Next we move onto the rosado of Finca Allende (DPD £16.95). A blend of 60% Tempranillo and 40% Garnacha from the Rioja Alta region, this wine has been aged for 30 months in old oak barrels to give it a mellowness that you rarely find in a world where every rosé feels it needs to be an identikit Provence style. A glorious deep pink colour, with strawberries and cream, raspberry and perfumed blood orange. The extra mouthfeel makes this a brilliant food pairing rosado for those plates of meat and cheese on the terraces this summer.
Also in Spain is the brilliant Telmo Rodríguez. The team here scours the length and breadth of Spain, finding unloved and often abandoned vineyards in supposedly unsexy regions, and restoring them to their former glory. The stand out of the range here was the Mountain Blanco (DPD £12.95) from Malaga, made from a long pressing of Muscat of Alexandria. These dry-farmed vines are around 80 years old and the deep root systems add a mineral structure to the pretty Muscat grape and blossom aromas.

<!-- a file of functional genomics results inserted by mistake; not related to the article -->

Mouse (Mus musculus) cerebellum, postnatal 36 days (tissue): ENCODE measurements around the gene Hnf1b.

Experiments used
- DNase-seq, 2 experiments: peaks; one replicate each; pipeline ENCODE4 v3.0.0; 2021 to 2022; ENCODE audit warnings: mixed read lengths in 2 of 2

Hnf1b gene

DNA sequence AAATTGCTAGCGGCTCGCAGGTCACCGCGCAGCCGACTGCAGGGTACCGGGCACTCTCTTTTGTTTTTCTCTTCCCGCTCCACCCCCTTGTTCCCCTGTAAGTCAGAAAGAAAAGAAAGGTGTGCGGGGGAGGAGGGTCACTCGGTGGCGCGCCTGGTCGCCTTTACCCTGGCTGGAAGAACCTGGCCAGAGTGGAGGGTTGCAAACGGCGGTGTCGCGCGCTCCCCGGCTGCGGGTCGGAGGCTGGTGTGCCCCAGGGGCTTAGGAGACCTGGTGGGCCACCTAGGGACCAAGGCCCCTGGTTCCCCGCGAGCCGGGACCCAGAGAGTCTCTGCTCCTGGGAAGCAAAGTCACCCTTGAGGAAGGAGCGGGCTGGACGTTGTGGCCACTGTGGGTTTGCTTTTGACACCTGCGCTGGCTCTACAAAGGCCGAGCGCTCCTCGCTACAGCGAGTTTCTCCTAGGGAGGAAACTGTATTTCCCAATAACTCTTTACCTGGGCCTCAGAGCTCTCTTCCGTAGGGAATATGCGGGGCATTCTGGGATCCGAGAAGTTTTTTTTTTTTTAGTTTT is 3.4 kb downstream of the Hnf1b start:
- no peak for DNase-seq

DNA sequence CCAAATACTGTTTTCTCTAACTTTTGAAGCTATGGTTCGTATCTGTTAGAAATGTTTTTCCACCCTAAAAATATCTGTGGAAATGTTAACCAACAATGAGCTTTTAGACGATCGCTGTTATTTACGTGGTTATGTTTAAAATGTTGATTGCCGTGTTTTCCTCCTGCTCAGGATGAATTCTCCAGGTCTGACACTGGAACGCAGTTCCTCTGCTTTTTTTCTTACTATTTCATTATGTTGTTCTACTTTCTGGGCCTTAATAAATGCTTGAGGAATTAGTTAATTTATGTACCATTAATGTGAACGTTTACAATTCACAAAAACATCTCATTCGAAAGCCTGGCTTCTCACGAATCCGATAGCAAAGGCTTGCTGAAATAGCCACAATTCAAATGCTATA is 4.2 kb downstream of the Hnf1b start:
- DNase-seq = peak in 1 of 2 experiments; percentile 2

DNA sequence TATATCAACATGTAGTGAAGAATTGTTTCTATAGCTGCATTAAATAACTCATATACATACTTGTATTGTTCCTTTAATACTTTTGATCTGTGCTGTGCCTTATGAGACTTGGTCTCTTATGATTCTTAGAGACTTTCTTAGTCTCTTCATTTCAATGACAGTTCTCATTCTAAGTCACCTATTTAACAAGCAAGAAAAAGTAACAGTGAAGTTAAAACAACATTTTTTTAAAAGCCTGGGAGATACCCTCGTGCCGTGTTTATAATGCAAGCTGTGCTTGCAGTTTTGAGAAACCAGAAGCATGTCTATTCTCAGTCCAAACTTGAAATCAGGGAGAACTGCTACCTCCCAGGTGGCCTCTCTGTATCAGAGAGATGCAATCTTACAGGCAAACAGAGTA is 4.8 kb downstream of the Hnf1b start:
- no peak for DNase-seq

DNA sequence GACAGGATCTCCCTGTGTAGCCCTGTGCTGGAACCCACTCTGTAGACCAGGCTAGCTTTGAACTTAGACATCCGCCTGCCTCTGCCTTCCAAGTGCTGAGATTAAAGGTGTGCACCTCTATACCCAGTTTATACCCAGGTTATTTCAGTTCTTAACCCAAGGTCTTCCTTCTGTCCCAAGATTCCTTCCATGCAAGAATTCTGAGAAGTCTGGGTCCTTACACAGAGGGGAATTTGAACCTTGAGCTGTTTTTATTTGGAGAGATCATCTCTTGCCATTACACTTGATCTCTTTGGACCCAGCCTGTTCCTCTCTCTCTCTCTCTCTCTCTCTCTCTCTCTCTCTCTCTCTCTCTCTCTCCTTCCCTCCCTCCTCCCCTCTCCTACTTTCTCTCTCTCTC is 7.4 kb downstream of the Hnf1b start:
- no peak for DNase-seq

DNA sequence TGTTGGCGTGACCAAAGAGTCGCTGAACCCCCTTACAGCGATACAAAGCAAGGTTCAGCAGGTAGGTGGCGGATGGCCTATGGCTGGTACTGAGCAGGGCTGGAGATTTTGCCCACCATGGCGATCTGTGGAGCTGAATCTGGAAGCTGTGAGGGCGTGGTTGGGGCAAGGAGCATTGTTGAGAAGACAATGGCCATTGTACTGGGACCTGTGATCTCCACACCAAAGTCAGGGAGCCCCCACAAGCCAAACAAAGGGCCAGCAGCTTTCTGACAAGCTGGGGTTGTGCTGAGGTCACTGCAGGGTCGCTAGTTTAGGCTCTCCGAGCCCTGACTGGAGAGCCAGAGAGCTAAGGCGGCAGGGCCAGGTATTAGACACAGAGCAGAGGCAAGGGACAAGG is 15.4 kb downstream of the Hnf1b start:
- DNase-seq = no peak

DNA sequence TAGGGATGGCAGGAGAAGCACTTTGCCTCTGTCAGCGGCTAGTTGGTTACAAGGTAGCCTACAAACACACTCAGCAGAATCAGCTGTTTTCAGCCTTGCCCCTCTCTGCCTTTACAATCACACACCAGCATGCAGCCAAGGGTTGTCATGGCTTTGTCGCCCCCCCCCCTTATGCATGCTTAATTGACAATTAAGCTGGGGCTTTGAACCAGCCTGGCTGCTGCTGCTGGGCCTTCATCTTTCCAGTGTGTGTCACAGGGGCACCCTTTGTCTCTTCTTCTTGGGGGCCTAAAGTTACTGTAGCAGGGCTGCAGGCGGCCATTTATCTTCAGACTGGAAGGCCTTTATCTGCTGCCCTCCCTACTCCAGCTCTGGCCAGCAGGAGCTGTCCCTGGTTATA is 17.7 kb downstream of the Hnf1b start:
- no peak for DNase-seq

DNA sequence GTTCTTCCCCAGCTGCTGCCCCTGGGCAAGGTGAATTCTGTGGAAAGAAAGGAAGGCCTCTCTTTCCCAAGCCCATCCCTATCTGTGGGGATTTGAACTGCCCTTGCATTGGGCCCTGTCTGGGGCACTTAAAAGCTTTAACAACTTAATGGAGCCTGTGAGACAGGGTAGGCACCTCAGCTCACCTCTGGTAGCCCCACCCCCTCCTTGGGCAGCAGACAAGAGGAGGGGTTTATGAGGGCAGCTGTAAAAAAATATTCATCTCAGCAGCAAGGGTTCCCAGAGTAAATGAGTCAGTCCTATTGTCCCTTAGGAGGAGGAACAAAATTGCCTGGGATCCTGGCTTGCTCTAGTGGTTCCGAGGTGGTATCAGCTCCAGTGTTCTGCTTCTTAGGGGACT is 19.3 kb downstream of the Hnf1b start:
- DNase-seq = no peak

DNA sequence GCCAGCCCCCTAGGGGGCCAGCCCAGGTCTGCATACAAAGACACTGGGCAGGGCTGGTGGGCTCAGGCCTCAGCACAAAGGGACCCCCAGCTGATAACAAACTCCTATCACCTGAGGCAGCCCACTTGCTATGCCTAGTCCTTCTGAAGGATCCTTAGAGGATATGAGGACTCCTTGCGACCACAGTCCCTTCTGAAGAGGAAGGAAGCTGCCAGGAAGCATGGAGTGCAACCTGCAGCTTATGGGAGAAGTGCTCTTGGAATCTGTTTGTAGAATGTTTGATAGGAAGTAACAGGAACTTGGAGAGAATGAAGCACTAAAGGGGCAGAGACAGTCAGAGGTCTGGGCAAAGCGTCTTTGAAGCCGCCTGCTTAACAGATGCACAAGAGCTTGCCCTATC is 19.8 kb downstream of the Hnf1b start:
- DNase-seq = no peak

And finally for Spain comes Cillar de Silos from Ribera Del Duero. Ribero Del Duero makes some of the finest wines in Spain and is becoming increasingly supported and appreciated by the fine wine market, and a plethora of wine consultants and sommeliers in the UK. The vineyards at Cillar de Silos are at around 900m altitude, with a diurnal range of nearly 25 degrees swing in the summer months, leading to long ripening periods and a stellar combination of concentration and freshness. Standout here was the Torresilo (the “pigeon tower”, DPD £30.45) which was a serious wine with concentrated wild red fruits, nutmeg, and ‘cedar wood’ from French oak. Drinking well now but would undoubtedly age for over a decade.